The National Federation of Builders (NFB) has today launched a new policy paper, outlining the need to reform the Apprenticeship Levy to improve the performance of apprenticeship, skills and training delivery.
The paper, authored by the Major Contractors Group of the NFB, is a response to the Prime Minister’s challenge at the Spring Statement in 2022 where he urged the need to review the current business tax system, including the Apprenticeship Levy, to “incentive businesses to invest in the right kinds of training”. The PM reasserted his commitment in his New Year’s speech of January 2023, stating he wanted to see “more technical education, lifelong learning, and apprenticeships.”.
As of July 2022, over £3.3bn of unspent Apprenticeship Levy funds have been returned to the exchequer for general expenditure. NFB major contractors have reported numerous issues with the system, ranging from frustration at the lack of training options available, poor quality and sparse apprenticeship provision, funding rules that are too rigid and a mismatch between the number of apprentices needed to recover funding when compared to the business’ supervisory capacity to oversee them.
The paper therefore proposes ten reforms, covering 5 priority areas, that aim to allow greater use of Apprenticeship Levy funds by the company themselves and others in the sector, a reduction in ‘lost’ funding, an increase in investment in learning, skills and training overall and an increase in apprenticeships:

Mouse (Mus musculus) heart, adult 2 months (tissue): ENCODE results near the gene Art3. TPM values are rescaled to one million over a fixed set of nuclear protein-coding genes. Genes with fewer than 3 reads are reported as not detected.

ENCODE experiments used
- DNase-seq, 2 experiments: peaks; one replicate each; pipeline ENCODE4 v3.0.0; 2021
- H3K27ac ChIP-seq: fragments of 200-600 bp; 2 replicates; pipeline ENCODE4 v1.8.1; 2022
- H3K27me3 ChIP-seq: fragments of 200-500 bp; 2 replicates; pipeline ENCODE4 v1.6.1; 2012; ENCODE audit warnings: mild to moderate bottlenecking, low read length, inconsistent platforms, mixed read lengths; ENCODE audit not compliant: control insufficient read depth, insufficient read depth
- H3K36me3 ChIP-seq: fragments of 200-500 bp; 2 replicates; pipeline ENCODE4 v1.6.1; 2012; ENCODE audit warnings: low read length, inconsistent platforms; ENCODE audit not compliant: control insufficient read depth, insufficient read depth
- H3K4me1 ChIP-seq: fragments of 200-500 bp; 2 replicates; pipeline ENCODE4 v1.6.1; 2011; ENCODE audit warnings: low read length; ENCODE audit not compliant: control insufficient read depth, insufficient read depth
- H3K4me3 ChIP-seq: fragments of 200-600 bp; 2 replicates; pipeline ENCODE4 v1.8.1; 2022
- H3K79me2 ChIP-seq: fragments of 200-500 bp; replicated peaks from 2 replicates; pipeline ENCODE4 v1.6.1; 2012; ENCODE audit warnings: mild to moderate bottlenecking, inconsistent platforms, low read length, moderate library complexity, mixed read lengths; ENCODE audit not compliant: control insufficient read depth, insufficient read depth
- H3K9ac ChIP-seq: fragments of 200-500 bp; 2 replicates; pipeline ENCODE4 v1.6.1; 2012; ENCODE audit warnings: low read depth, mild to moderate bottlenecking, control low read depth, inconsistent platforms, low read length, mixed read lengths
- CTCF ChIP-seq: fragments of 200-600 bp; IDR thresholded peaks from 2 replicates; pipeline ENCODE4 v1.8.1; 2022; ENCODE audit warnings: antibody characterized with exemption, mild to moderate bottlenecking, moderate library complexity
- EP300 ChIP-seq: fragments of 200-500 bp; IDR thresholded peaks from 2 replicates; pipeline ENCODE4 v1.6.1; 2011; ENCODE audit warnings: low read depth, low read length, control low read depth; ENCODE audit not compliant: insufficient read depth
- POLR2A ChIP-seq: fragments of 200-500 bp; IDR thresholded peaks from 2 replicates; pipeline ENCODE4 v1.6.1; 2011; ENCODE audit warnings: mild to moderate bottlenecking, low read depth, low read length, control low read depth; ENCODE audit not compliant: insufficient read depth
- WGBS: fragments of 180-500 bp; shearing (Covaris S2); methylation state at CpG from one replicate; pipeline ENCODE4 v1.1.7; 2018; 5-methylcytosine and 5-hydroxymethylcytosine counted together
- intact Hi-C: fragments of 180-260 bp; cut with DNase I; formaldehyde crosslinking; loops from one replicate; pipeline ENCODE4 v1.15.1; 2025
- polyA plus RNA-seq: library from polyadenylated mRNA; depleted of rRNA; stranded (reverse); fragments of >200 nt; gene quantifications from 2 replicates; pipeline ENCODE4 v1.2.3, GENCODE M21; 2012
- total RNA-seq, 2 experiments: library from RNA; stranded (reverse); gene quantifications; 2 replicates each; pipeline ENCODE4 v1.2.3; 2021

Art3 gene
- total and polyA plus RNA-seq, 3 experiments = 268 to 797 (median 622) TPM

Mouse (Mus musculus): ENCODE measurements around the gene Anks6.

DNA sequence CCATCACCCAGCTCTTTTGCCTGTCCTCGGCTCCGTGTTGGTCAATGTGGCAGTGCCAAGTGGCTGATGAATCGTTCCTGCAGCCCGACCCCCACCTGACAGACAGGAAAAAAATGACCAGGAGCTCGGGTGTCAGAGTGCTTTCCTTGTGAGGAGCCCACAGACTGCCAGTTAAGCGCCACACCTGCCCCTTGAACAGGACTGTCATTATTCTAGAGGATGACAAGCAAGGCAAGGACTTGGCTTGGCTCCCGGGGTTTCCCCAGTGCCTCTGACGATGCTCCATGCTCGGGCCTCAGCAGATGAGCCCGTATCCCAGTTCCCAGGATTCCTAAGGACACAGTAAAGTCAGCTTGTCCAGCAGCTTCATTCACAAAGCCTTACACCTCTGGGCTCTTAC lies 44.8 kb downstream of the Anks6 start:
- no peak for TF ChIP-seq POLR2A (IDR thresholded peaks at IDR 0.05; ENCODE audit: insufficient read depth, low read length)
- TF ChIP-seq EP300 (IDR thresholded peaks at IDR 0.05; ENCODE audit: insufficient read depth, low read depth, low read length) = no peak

- Widening the Levy’s scope – to become an apprenticeship, skills and learning levy
- Reforming funding rules – to allow greater expenditure to support apprentices
- Relevelling the Levy – to match employer’s capability to spend and the system’s capability to provide apprenticeships
- Improving Levy transfer – to retain funds for much wider use by other companies in the sector and preventing the return of over £3.3bn of unspent funds to the exchequer
- Addressing double pay – to tackle the issue of CITB and Apprenticeship Levy overlap
Commenting, Herman Kok of the Lindum Group Ltd., who chaired the working group that produced the paper, said:
“A not-fit-for-purpose Apprentice Levy hurts in an industry which operates on the narrowest of margins as it is. I urge the Government to take note of and implement the comprehensive recommendations contained in our report, in order to make the Apprentice Levy a training tool we can all be proud to use. The construction industry, and other industries, are more than willing to invest in new employees, new technologies and new skills – please give us access to our own money to do so.”
James M. Butcher, NFB Director of Policy added:
“We accept that the COVID-era of big funding is over. But with low growth prospects, a major skills shortage, the need for greater productivity and greater investment in technical and vocational skills, we must seek to make the existing policy levers work better. By anyone’s calculation, the loss of over £3.3bn of Apprenticeship Levy funds indicates a major issue with the system – we have to use that money smarter. With a few minor reforms, we can really get the Apprenticeship Levy system firing on all cylinders, and rise to the PM’s challenge of increasing business investment in skills.”
The report has been submitted to the Treasury for consideration ahead of the Spring Budget and will be sent to the Minister for Apprenticeships at the Department for Education.
Read more about the Levy on our Leveraging the Levy page.